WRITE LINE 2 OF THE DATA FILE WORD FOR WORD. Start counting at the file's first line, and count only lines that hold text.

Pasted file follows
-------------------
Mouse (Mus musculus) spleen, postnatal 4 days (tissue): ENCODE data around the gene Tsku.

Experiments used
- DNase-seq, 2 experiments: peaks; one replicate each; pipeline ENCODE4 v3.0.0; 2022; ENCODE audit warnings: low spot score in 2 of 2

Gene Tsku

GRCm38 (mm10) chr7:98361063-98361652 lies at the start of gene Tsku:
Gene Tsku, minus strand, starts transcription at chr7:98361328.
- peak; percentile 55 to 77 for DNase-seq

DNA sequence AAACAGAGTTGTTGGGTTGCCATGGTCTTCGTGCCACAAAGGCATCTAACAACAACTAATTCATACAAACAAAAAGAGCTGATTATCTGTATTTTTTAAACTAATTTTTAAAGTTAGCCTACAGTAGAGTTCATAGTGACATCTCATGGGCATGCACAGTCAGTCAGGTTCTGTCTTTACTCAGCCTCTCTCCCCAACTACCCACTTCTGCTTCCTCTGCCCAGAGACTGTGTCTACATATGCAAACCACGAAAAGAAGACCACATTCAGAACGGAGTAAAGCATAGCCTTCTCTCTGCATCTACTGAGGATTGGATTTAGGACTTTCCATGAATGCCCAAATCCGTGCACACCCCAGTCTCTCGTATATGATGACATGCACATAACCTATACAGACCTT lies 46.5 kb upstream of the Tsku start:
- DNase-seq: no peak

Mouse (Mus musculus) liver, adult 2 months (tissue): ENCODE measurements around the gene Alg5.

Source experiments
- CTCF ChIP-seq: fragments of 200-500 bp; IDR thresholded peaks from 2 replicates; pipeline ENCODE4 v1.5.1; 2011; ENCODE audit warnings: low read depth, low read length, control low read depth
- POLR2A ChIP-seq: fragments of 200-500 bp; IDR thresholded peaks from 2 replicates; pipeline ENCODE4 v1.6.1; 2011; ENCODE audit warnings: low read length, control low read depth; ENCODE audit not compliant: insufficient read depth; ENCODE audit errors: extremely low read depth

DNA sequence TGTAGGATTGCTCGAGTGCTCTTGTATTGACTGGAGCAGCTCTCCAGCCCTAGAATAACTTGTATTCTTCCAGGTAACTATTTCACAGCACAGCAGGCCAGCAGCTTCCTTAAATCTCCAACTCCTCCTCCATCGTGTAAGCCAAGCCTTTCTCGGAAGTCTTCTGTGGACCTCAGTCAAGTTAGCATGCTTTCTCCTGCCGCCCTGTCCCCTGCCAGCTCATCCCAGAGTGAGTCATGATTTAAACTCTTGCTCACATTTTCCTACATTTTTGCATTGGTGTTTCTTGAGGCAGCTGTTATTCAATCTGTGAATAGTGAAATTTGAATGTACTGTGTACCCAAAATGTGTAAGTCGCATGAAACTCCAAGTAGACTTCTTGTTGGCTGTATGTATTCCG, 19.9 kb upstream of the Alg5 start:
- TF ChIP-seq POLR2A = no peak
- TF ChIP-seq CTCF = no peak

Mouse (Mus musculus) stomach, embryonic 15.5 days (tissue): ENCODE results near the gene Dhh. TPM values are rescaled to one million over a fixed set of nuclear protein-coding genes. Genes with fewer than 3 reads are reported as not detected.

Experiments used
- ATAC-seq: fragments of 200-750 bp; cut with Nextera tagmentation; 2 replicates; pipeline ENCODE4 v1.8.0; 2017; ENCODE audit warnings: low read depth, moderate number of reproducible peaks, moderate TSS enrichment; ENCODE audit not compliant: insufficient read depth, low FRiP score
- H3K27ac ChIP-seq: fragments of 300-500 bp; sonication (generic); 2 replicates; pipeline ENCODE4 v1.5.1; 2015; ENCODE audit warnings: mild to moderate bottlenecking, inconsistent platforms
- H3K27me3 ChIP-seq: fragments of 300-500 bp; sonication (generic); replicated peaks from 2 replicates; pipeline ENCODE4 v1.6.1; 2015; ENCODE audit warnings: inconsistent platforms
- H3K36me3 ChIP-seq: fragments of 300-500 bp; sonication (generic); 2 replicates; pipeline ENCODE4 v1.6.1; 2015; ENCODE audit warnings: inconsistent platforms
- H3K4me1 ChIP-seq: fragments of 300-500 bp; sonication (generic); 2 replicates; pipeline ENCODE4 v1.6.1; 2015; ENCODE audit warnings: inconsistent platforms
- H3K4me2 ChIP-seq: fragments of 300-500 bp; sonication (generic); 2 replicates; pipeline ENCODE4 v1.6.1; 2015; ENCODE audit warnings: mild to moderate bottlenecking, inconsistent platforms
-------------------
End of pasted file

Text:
Experiments used